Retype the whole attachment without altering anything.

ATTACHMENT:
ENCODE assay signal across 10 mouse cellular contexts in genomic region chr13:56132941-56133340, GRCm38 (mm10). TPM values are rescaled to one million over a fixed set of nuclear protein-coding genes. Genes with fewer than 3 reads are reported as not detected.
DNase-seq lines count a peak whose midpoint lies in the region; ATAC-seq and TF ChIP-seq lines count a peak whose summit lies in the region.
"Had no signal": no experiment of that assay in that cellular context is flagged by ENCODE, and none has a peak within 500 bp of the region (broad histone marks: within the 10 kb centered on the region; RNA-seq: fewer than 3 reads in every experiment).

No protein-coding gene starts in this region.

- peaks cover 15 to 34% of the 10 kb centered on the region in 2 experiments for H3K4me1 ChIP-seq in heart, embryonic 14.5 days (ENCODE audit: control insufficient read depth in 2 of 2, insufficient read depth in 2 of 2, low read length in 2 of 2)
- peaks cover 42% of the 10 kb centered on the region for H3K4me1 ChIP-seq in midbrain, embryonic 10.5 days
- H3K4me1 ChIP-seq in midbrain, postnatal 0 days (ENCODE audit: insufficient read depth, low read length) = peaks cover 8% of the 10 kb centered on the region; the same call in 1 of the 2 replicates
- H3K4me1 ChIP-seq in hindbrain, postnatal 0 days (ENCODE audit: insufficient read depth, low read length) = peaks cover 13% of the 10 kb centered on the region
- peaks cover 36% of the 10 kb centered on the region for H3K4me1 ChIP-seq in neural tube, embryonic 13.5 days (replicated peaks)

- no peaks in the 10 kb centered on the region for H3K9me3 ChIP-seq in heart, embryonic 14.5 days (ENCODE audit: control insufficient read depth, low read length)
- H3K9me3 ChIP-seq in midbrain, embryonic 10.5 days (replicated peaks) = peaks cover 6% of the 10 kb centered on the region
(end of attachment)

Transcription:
ENCODE assay signal across 10 mouse cellular contexts in genomic region chr13:56132941-56133340, GRCm38 (mm10). TPM values are rescaled to one million over a fixed set of nuclear protein-coding genes. Genes with fewer than 3 reads are reported as not detected.
DNase-seq lines count a peak whose midpoint lies in the region; ATAC-seq and TF ChIP-seq lines count a peak whose summit lies in the region.
"Had no signal": no experiment of that assay in that cellular context is flagged by ENCODE, and none has a peak within 500 bp of the region (broad histone marks: within the 10 kb centered on the region; RNA-seq: fewer than 3 reads in every experiment).

No protein-coding gene starts in this region.

- peaks cover 15 to 34% of the 10 kb centered on the region in 2 experiments for H3K4me1 ChIP-seq in heart, embryonic 14.5 days (ENCODE audit: control insufficient read depth in 2 of 2, insufficient read depth in 2 of 2, low read length in 2 of 2)
- peaks cover 42% of the 10 kb centered on the region for H3K4me1 ChIP-seq in midbrain, embryonic 10.5 days
- H3K4me1 ChIP-seq in midbrain, postnatal 0 days (ENCODE audit: insufficient read depth, low read length) = peaks cover 8% of the 10 kb centered on the region; the same call in 1 of the 2 replicates
- H3K4me1 ChIP-seq in hindbrain, postnatal 0 days (ENCODE audit: insufficient read depth, low read length) = peaks cover 13% of the 10 kb centered on the region
- peaks cover 36% of the 10 kb centered on the region for H3K4me1 ChIP-seq in neural tube, embryonic 13.5 days (replicated peaks)

- no peaks in the 10 kb centered on the region for H3K9me3 ChIP-seq in heart, embryonic 14.5 days (ENCODE audit: control insufficient read depth, low read length)
- H3K9me3 ChIP-seq in midbrain, embryonic 10.5 days (replicated peaks) = peaks cover 6% of the 10 kb centered on the region